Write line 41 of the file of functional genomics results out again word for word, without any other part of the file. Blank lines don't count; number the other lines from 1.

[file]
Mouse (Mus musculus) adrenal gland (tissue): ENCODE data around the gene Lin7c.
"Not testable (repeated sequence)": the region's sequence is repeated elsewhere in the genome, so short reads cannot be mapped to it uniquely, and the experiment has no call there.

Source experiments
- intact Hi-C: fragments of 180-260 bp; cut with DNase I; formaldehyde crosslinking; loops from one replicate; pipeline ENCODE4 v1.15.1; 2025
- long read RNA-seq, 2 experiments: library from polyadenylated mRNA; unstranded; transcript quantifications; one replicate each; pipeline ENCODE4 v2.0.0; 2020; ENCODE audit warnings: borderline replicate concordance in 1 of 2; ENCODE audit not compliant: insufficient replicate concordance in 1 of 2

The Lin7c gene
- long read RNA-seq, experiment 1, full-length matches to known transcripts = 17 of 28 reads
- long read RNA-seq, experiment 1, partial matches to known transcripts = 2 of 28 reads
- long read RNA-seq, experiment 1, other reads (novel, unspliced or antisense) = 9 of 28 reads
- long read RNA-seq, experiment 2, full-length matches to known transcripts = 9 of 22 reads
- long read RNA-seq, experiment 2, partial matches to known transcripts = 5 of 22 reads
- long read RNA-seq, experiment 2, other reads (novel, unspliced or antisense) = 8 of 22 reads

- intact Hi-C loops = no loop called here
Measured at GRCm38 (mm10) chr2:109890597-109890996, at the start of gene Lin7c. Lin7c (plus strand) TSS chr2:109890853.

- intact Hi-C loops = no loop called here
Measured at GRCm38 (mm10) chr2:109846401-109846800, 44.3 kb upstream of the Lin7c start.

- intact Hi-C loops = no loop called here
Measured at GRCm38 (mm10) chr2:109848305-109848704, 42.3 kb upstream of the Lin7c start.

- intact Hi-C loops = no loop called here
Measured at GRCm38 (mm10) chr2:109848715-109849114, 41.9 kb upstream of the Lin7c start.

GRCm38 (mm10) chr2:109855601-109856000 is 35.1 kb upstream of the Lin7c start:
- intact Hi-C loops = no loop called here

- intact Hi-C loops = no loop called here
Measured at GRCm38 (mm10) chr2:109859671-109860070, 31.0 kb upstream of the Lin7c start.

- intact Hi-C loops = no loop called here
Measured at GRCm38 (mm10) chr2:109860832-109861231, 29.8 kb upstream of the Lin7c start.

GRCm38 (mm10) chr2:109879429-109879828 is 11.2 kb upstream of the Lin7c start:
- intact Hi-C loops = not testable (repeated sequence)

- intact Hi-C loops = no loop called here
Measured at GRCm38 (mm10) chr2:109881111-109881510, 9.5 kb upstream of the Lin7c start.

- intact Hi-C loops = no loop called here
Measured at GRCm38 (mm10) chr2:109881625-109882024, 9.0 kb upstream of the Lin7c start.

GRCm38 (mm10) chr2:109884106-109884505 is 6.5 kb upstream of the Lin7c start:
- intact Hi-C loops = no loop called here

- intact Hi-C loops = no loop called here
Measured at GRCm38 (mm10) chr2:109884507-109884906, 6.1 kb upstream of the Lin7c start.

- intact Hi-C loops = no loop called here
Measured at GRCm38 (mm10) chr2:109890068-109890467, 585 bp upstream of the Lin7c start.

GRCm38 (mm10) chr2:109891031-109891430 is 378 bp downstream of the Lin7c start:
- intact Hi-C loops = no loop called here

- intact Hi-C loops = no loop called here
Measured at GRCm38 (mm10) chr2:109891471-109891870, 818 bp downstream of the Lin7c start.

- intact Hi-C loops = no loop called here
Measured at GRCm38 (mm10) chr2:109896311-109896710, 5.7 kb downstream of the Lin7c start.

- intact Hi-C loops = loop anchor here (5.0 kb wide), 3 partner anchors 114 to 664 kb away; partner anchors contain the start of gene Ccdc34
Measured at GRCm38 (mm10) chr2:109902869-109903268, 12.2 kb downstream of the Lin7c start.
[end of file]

- intact Hi-C loops = no loop called here